I’ve always found comfort in animated content. As a child, my favorite shows were almost all cartoons. Programs like “Foster’s Home for Imaginary Friends,” “Kim Possible,” “Code Lyoko” and “American Dragon: Jake Long,” along with many others, shaped my taste in media today. Now, as an adult, I’m still a huge fan of cartoons.
Over the pandemic, my love for cartoons has only grown. I have consumed a staggering amount of animated content over the past few years. Some of my favorites have been the 2017 “Ducktales” remake, the ongoing show “Amphibia” and Netflix’s “Kid Cosmic.” What these and a lot of the animated shows I enjoy now have in common is that they are not explicitly marketed toward adults.
I’ve had so many encounters with my peers straight up insulting or misunderstanding my love for “kid” cartoons that sometimes my interest becomes a source of anxiety. When I’m in the dining hall, tuning into my latest animated selection, I often find myself checking over my shoulder just to make sure that strangers around me aren’t paying attention to what I’m watching. It’s ridiculous that shows with fun characters and colorful aesthetics could make me feel like some kind of social deviant.
Of course, as an adult, you’re expected to enjoy adult cartoons. The problem with that is that adult cartoons are hit or miss at best. Shows like “Family Guy” and “The Simpsons” have come under scrutiny in recent years, with fans claiming that they’ve been declining in quality. While I haven’t watched more than a few episodes of either show, I can say that they have never really appealed to me, especially when it comes to “Family Guy.” My main issue is with the humor, which is often racist, homophobic, misogynistic and just flat-out bigoted in nature. This lack of interest also applies to shows with similar humor and qualities, like “American Dad” and “The Cleveland Show.” These three in particular feel eerily the same because, well, they are. They are all about a dysfunctional family with a borderline abusive father, and they go on morally questionable sitcom hijinks. Typically, adult cartoons are divided into these raunchy, sitcom-style shows, or repulsive, violent shows like “Rick and Morty.”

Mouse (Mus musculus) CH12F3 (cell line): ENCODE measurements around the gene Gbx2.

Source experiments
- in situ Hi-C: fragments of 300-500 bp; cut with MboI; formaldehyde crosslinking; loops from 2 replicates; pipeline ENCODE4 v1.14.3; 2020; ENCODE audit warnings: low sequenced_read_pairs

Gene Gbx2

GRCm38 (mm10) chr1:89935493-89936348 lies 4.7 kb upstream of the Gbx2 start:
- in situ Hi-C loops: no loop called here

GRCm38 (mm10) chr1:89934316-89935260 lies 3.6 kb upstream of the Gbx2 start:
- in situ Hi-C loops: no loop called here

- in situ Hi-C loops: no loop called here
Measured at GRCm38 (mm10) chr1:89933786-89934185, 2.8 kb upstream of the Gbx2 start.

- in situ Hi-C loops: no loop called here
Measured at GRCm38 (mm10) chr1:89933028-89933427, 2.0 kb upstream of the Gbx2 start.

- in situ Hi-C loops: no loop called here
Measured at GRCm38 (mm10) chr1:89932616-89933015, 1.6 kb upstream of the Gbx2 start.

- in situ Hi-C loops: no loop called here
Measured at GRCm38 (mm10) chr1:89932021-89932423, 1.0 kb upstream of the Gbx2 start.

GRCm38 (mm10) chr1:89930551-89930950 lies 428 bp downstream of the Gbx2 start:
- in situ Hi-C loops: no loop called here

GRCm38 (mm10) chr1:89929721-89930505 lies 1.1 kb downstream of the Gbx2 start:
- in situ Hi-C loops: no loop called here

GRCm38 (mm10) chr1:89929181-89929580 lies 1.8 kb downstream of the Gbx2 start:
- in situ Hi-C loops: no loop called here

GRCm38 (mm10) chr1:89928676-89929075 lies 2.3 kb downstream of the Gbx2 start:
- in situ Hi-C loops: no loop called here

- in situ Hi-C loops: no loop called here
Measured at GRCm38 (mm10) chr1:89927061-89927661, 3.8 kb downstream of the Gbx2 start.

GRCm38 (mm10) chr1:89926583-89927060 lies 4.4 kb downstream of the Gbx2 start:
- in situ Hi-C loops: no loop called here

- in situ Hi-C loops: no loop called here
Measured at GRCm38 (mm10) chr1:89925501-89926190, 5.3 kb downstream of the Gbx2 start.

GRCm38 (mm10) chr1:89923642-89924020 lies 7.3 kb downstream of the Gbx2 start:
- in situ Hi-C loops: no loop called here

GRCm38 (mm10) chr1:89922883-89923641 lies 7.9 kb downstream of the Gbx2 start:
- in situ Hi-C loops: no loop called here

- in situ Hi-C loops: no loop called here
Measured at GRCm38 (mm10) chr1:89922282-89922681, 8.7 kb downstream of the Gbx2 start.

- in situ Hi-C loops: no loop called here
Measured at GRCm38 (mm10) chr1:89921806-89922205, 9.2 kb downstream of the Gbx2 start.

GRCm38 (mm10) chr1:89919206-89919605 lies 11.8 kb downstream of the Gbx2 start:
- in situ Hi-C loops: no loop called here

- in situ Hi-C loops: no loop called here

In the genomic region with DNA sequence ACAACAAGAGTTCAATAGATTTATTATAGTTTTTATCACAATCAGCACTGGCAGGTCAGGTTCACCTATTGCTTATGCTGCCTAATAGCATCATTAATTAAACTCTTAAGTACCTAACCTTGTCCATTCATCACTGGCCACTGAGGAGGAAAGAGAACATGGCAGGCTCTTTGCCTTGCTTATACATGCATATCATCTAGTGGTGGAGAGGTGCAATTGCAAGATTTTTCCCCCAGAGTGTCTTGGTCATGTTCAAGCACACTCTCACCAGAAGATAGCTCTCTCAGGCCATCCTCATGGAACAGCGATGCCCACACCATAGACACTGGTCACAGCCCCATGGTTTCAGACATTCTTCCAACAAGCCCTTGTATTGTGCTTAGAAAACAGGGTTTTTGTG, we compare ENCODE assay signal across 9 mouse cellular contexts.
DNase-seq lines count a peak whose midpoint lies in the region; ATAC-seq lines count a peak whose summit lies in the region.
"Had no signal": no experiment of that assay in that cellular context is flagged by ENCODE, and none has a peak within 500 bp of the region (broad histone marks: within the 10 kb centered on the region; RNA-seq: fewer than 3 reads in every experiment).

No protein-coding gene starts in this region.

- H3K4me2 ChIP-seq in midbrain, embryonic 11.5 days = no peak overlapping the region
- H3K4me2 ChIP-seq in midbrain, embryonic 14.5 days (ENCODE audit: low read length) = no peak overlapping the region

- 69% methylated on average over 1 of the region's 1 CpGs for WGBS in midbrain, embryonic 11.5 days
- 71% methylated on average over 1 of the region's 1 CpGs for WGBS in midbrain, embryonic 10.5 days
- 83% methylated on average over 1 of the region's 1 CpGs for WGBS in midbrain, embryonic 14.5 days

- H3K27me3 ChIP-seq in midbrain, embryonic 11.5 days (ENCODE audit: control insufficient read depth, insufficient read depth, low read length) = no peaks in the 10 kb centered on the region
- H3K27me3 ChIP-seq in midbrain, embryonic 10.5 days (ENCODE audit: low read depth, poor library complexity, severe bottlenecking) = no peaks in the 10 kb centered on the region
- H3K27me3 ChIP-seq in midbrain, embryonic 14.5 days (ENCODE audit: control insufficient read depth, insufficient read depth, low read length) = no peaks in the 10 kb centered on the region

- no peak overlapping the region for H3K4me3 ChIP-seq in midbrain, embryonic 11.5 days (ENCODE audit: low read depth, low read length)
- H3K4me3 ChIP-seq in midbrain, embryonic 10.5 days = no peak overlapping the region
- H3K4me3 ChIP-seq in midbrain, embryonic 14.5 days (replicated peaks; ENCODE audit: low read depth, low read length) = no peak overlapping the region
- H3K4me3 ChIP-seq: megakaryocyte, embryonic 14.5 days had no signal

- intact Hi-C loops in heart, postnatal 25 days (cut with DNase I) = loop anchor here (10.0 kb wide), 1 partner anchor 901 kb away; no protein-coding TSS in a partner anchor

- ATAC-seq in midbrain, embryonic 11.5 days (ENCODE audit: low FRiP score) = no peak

There should be no shame in watching these adult shows, but they don’t entertain everyone. The adult cartoons that actually satisfy my interests are few and far between, so I tend not to touch them at all. There are a couple of programs that I do enjoy, like the masterpiece that is Netflix’s plot-heavy, fairly violent “Arcane” and the refreshingly sweet, non-violent, non-raunchy sitcom “Bob’s Burgers.” But typically, I just don’t find myself drawn to cartoons marketed toward adults.
The main issue is that many of these shows don’t push limits in any meaningful way. Sure, “Family Guy” pushes the limits of what kind of jokes are morally acceptable and “Rick and Morty” is a marathon of horrific death and existential comedy, but sometimes these shows just feel edgy for the sake of getting a reaction.
Over the past few years, “kid” shows are where all of the limits are really being pushed. For example, we’ve seen a lot of representation come out of these shows. “She-Ra and the Princesses of Power,” “Craig of the Creek” and “The Owl House” have all made huge strides in representation for people of color and queer people. These shows are where audiences can see people of color and queer people existing within narratives without being reduced to tokens, harmful stereotypes, or the butt of every single “joke.” There is huge value in that.
It feels like the shows listed above, as well as many others like “Adventure Time” and “Steven Universe,” are actually being aimed at young adults rather than children. Unfortunately, there isn’t exactly a young adult label for cartoons like there is for books. Animated shows get divided into the two arbitrary categories of “adult” and “child,” and there’s no in between. It limits what the genre can do while also limiting how people are allowed to experience the content.